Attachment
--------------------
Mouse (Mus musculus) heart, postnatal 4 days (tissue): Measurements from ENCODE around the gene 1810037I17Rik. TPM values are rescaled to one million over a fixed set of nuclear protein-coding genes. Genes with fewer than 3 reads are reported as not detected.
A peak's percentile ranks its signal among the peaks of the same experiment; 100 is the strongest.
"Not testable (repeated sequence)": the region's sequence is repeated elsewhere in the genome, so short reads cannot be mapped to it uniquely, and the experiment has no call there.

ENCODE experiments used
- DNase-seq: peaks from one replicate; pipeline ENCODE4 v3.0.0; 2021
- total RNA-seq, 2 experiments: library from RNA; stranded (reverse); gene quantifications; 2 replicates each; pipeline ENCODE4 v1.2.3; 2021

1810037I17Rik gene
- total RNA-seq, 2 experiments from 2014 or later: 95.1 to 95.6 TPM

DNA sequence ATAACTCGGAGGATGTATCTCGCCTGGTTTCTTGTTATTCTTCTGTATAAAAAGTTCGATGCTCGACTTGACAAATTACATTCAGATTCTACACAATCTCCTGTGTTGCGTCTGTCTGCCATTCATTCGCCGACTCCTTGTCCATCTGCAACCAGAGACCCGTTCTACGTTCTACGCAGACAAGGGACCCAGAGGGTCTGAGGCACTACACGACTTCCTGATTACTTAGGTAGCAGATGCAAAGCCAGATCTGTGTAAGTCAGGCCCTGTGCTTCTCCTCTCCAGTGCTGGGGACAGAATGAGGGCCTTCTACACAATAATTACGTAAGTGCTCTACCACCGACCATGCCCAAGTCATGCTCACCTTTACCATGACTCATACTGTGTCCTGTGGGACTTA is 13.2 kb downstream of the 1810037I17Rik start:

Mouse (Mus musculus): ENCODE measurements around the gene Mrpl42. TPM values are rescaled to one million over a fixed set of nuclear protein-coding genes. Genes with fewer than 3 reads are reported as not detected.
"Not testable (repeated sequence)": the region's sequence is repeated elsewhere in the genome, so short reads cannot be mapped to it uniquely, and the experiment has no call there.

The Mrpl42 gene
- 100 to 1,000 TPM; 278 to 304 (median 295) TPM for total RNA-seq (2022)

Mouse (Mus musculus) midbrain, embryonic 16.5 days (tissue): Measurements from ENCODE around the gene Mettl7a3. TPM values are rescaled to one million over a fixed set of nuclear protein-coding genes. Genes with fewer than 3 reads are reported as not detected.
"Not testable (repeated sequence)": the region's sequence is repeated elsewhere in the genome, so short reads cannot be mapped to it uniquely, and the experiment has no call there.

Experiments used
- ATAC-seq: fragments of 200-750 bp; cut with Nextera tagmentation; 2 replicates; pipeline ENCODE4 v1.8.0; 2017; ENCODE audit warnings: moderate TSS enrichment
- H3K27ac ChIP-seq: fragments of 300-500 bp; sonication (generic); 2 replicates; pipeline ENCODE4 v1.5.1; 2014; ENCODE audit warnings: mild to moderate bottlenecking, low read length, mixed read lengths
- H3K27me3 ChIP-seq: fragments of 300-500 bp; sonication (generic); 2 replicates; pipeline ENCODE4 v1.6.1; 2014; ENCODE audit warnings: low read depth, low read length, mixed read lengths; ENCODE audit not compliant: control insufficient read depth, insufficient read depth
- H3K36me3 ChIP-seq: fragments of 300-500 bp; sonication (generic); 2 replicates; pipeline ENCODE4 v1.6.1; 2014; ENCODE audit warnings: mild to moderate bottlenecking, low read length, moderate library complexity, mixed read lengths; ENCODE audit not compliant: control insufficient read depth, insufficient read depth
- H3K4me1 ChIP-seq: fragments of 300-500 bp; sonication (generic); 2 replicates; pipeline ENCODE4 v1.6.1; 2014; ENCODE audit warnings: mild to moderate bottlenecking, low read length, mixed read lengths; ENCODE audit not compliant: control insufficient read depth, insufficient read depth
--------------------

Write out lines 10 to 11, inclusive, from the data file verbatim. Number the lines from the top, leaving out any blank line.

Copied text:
Mouse (Mus musculus): ENCODE measurements around the gene Mrpl42. TPM values are rescaled to one million over a fixed set of nuclear protein-coding genes. Genes with fewer than 3 reads are reported as not detected.
"Not testable (repeated sequence)": the region's sequence is repeated elsewhere in the genome, so short reads cannot be mapped to it uniquely, and the experiment has no call there.